The summer season is upon us, which means your fresh fruit and vegetables will be a breeding ground for fruit flies. These tiny bugs, also known as "vinegar flies," appear near unrefrigerated produce. They tend to lay eggs not only on open produce, but in kitchen sink drains, garbage disposals and empty cans, and they can lay up to 500 eggs at a time. Therefore, it's crucial to know how to get rid of fruit flies as soon as they first pop up. We've got a few easy methods to get rid of those bugs and ensure they don't come back.
Before you start eliminating flies, it's important to remove any fruit or vegetables that are sitting out on your counter. Don't give them any places to nest -- this will make the fly traps you set up more likely to succeed.
Setting up traps is a lot easier than you probably think, especially if you use an apple cider vinegar trap. Simply take an empty mason jar and pour a little bit of apple cider vinegar inside. Then wrap the top of the jar with plastic wrap and use a rubber band to secure the plastic wrap. Take a fork or knife and poke tiny holes into the plastic wrap so the fruit flies can get in. The bugs will be trapped once they enter the jar. If you have red wine, this works as a fine substitute for apple cider vinegar.
This trap is very similar to the apple cider vinegar trick, except you use old fruit instead of vinegar. Try getting a larger mason jar and filling it with some rotting bananas, apples or citrus fruits. Then cover the jar with plastic wrap, secure it with a rubber band and poke tiny holes in the plastic. Once the fruit flies go in, they'll be trapped. Feel free to reuse the mason jar -- just remove the rotten fruit and then rinse out the flies with water, then repeat the process.
A spray will allow you to directly target fruit flies and their eggs. All you need is a spray bottle filled with 70 percent or 91 percent rubbing alcohol. It's recommended to use the 91 percent because it can deal with the eggs of fruit flies more effectively. Rubbing alcohol is a much safer alternative than using insecticides or pesticides, but be sure to wear gloves when assembling this trap so you don't damage your hands.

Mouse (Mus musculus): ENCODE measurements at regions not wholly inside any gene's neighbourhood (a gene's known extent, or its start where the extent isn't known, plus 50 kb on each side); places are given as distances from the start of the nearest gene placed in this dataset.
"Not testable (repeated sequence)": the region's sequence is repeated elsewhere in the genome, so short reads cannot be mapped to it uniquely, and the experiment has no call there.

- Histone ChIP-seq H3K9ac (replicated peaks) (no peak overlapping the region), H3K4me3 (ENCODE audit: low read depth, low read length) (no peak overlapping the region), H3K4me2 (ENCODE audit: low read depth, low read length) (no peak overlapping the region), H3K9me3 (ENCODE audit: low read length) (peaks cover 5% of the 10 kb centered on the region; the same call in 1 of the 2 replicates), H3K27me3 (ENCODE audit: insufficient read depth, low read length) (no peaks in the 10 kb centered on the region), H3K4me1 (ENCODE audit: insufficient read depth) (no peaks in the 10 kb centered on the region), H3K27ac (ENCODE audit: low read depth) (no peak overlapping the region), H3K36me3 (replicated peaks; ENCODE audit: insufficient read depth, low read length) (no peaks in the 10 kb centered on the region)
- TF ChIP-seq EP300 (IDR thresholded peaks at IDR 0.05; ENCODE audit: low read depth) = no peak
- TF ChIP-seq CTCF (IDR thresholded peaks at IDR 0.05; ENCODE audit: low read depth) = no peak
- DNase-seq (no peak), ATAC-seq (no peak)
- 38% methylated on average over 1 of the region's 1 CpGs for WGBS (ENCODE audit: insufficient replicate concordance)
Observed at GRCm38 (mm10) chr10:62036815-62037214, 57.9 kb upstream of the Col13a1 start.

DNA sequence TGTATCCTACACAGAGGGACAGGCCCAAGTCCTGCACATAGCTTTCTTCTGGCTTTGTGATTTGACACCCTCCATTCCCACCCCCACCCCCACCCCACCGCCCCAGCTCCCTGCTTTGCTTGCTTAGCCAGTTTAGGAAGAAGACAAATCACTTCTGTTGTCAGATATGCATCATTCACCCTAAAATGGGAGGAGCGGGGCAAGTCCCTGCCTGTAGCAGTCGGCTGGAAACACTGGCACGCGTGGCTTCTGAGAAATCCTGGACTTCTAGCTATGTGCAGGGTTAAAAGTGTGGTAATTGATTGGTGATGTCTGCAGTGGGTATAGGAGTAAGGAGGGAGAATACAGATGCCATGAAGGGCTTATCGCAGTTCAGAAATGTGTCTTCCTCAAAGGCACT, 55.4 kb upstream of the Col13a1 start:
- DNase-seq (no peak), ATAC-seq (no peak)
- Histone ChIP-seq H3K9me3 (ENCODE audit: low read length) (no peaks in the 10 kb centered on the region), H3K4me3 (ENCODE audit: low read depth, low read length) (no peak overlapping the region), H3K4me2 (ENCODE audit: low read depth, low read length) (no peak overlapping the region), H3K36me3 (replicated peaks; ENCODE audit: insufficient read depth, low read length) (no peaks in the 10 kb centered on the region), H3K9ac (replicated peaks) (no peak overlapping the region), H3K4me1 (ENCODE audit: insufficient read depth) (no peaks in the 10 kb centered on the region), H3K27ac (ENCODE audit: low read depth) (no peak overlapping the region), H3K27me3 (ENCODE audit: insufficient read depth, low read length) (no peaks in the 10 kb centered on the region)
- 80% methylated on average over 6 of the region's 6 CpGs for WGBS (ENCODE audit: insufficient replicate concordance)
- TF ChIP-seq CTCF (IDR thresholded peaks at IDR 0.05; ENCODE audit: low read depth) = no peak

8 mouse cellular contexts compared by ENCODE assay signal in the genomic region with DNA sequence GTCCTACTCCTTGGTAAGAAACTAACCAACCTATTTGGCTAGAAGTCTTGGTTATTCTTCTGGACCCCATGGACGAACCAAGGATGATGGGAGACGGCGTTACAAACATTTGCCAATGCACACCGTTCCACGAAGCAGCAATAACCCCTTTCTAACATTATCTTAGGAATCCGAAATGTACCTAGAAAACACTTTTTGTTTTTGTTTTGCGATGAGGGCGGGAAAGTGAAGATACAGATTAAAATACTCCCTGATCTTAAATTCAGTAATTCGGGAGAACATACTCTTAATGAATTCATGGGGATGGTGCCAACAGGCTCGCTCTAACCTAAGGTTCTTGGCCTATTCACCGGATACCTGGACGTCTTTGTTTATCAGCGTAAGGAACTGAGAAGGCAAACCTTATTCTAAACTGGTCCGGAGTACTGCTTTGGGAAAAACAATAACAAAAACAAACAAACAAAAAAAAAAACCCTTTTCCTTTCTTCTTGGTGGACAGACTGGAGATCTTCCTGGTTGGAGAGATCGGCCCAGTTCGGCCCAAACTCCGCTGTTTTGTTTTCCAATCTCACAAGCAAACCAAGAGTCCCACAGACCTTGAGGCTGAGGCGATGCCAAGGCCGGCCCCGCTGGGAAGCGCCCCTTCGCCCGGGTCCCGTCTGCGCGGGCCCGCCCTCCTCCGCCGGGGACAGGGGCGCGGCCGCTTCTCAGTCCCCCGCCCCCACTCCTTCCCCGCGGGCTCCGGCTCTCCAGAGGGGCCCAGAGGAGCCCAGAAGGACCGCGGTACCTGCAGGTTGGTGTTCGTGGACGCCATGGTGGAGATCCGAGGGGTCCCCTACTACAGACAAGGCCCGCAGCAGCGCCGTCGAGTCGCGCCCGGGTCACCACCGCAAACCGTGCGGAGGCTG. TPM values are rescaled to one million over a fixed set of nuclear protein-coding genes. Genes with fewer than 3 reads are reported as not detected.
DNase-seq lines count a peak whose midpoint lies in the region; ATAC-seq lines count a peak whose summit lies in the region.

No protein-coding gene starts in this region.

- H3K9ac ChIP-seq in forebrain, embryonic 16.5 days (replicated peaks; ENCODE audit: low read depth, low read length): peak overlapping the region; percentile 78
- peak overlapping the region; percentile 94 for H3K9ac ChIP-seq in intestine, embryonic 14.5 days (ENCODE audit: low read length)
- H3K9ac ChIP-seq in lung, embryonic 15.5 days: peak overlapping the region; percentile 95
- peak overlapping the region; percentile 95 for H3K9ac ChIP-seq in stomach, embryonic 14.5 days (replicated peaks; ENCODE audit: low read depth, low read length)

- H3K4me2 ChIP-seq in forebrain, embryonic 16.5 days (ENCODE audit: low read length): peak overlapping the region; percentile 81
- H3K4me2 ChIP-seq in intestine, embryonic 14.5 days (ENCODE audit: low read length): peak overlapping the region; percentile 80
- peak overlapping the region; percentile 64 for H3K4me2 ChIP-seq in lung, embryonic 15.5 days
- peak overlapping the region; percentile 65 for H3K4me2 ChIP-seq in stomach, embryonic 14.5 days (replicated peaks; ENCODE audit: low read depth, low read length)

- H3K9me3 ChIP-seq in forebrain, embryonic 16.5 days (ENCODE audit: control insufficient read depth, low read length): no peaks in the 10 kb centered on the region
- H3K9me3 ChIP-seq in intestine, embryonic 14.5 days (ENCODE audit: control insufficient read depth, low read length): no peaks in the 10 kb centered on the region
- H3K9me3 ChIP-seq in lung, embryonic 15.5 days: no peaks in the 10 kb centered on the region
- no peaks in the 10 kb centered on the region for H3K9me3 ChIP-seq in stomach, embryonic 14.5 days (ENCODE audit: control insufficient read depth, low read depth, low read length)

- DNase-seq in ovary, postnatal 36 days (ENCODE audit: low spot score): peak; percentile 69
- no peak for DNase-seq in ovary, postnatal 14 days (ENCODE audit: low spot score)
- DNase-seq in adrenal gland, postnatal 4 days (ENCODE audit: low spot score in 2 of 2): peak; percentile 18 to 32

Once you've gotten rid of the initial infestation of fruit flies, it's important to ensure that they don't come back. Here are a few ways to keep those bugs away for good:
Look at your cherries, bananas and other fruits you bring inside your kitchen. Discard any damaged fruit. Wash any fresh fruit and let them dry before storing them in a bowl if you plan to leave them out in the open.
Take great care when dealing with your produce -- don't just leave fruit in the open at room temperature. Whether you leave a fruit bowl on the counter or in the refrigerator, wrap it first. It's also important to be proactive when throwing away fruit scraps -- if you just throw them in the trash and leave it there, fruit flies will begin to nest. As soon as you have fruit scraps to toss out, take them outside directly to the garbage or compost bin.
Even if you've successfully gotten rid of the fruit flies in your kitchen, it's not a bad idea to set up a trap near your fruit bowl just in case they return. Try setting up a red wine or apple cider vinegar trap, and be sure to rinse out and refill the mason jar every day to ensure the ingredients are as fresh and effective as possible.
Window and door screens will help reduce the chances of fruit flies entering your home in the first place, and proper screens will allow you to keep your windows and doors open without the fear of getting an onslaught of fruit flies.